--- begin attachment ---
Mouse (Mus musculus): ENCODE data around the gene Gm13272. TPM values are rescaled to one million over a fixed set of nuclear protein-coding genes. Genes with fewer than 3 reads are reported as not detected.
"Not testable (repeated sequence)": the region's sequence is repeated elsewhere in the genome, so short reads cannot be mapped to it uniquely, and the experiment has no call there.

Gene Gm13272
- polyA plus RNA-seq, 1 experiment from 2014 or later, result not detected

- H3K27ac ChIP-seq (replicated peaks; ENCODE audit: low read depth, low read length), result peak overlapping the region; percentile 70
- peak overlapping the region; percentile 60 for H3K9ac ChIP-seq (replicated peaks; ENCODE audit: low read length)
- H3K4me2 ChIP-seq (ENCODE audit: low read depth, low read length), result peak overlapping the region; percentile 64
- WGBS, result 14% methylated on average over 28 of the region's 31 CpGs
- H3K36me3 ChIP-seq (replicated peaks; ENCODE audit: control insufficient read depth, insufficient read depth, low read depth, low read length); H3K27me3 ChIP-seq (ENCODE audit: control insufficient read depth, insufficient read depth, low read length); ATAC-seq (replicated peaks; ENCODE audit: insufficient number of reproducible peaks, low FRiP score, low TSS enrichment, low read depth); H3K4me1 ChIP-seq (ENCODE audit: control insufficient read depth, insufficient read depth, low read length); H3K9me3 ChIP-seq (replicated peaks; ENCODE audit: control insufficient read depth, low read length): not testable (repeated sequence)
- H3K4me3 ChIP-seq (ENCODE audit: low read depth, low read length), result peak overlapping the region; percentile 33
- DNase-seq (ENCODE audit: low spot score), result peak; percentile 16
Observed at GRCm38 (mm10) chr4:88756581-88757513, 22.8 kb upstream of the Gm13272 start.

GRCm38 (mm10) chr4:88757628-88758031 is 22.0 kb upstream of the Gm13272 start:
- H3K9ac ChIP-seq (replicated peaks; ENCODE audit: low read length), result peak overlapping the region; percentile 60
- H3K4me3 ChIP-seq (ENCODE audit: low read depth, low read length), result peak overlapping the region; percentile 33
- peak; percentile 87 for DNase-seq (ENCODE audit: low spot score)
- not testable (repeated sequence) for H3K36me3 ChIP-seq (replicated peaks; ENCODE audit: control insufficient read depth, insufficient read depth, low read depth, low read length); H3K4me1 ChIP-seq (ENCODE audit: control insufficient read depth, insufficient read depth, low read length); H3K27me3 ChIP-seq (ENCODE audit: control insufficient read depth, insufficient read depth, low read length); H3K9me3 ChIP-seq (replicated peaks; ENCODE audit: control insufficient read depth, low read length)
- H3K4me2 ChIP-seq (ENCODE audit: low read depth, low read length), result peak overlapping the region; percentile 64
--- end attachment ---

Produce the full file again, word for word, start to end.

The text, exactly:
Mouse (Mus musculus): ENCODE data around the gene Gm13272. TPM values are rescaled to one million over a fixed set of nuclear protein-coding genes. Genes with fewer than 3 reads are reported as not detected.
"Not testable (repeated sequence)": the region's sequence is repeated elsewhere in the genome, so short reads cannot be mapped to it uniquely, and the experiment has no call there.

Gene Gm13272
- polyA plus RNA-seq, 1 experiment from 2014 or later, result not detected

- H3K27ac ChIP-seq (replicated peaks; ENCODE audit: low read depth, low read length), result peak overlapping the region; percentile 70
- peak overlapping the region; percentile 60 for H3K9ac ChIP-seq (replicated peaks; ENCODE audit: low read length)
- H3K4me2 ChIP-seq (ENCODE audit: low read depth, low read length), result peak overlapping the region; percentile 64
- WGBS, result 14% methylated on average over 28 of the region's 31 CpGs
- H3K36me3 ChIP-seq (replicated peaks; ENCODE audit: control insufficient read depth, insufficient read depth, low read depth, low read length); H3K27me3 ChIP-seq (ENCODE audit: control insufficient read depth, insufficient read depth, low read length); ATAC-seq (replicated peaks; ENCODE audit: insufficient number of reproducible peaks, low FRiP score, low TSS enrichment, low read depth); H3K4me1 ChIP-seq (ENCODE audit: control insufficient read depth, insufficient read depth, low read length); H3K9me3 ChIP-seq (replicated peaks; ENCODE audit: control insufficient read depth, low read length): not testable (repeated sequence)
- H3K4me3 ChIP-seq (ENCODE audit: low read depth, low read length), result peak overlapping the region; percentile 33
- DNase-seq (ENCODE audit: low spot score), result peak; percentile 16
Observed at GRCm38 (mm10) chr4:88756581-88757513, 22.8 kb upstream of the Gm13272 start.

GRCm38 (mm10) chr4:88757628-88758031 is 22.0 kb upstream of the Gm13272 start:
- H3K9ac ChIP-seq (replicated peaks; ENCODE audit: low read length), result peak overlapping the region; percentile 60
- H3K4me3 ChIP-seq (ENCODE audit: low read depth, low read length), result peak overlapping the region; percentile 33
- peak; percentile 87 for DNase-seq (ENCODE audit: low spot score)
- not testable (repeated sequence) for H3K36me3 ChIP-seq (replicated peaks; ENCODE audit: control insufficient read depth, insufficient read depth, low read depth, low read length); H3K4me1 ChIP-seq (ENCODE audit: control insufficient read depth, insufficient read depth, low read length); H3K27me3 ChIP-seq (ENCODE audit: control insufficient read depth, insufficient read depth, low read length); H3K9me3 ChIP-seq (replicated peaks; ENCODE audit: control insufficient read depth, low read length)
- H3K4me2 ChIP-seq (ENCODE audit: low read depth, low read length), result peak overlapping the region; percentile 64